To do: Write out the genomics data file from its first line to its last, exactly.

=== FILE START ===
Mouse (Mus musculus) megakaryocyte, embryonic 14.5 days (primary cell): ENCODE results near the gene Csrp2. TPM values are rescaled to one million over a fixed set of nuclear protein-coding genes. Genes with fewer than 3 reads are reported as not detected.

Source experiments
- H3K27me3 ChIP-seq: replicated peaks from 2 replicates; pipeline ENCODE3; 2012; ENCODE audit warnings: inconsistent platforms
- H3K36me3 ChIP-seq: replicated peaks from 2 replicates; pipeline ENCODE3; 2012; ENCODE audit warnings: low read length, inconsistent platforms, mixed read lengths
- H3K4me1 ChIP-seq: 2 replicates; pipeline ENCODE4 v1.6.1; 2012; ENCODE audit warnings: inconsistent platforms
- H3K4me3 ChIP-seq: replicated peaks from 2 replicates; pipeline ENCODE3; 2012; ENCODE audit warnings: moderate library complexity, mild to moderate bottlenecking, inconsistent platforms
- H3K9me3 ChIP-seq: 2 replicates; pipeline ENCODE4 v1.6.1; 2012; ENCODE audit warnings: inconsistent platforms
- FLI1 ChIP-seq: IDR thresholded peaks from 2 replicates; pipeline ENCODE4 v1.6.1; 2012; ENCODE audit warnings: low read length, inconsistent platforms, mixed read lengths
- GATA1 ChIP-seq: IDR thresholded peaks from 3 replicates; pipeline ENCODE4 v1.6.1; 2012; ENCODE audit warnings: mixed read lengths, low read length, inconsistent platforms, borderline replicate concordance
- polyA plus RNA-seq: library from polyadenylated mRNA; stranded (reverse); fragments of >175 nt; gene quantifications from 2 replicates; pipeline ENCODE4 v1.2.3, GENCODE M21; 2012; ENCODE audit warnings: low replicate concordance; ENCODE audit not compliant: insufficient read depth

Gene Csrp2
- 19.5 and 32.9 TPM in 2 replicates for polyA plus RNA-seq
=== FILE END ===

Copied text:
Mouse (Mus musculus) megakaryocyte, embryonic 14.5 days (primary cell): ENCODE results near the gene Csrp2. TPM values are rescaled to one million over a fixed set of nuclear protein-coding genes. Genes with fewer than 3 reads are reported as not detected.

Source experiments
- H3K27me3 ChIP-seq: replicated peaks from 2 replicates; pipeline ENCODE3; 2012; ENCODE audit warnings: inconsistent platforms
- H3K36me3 ChIP-seq: replicated peaks from 2 replicates; pipeline ENCODE3; 2012; ENCODE audit warnings: low read length, inconsistent platforms, mixed read lengths
- H3K4me1 ChIP-seq: 2 replicates; pipeline ENCODE4 v1.6.1; 2012; ENCODE audit warnings: inconsistent platforms
- H3K4me3 ChIP-seq: replicated peaks from 2 replicates; pipeline ENCODE3; 2012; ENCODE audit warnings: moderate library complexity, mild to moderate bottlenecking, inconsistent platforms
- H3K9me3 ChIP-seq: 2 replicates; pipeline ENCODE4 v1.6.1; 2012; ENCODE audit warnings: inconsistent platforms
- FLI1 ChIP-seq: IDR thresholded peaks from 2 replicates; pipeline ENCODE4 v1.6.1; 2012; ENCODE audit warnings: low read length, inconsistent platforms, mixed read lengths
- GATA1 ChIP-seq: IDR thresholded peaks from 3 replicates; pipeline ENCODE4 v1.6.1; 2012; ENCODE audit warnings: mixed read lengths, low read length, inconsistent platforms, borderline replicate concordance
- polyA plus RNA-seq: library from polyadenylated mRNA; stranded (reverse); fragments of >175 nt; gene quantifications from 2 replicates; pipeline ENCODE4 v1.2.3, GENCODE M21; 2012; ENCODE audit warnings: low replicate concordance; ENCODE audit not compliant: insufficient read depth

Gene Csrp2
- 19.5 and 32.9 TPM in 2 replicates for polyA plus RNA-seq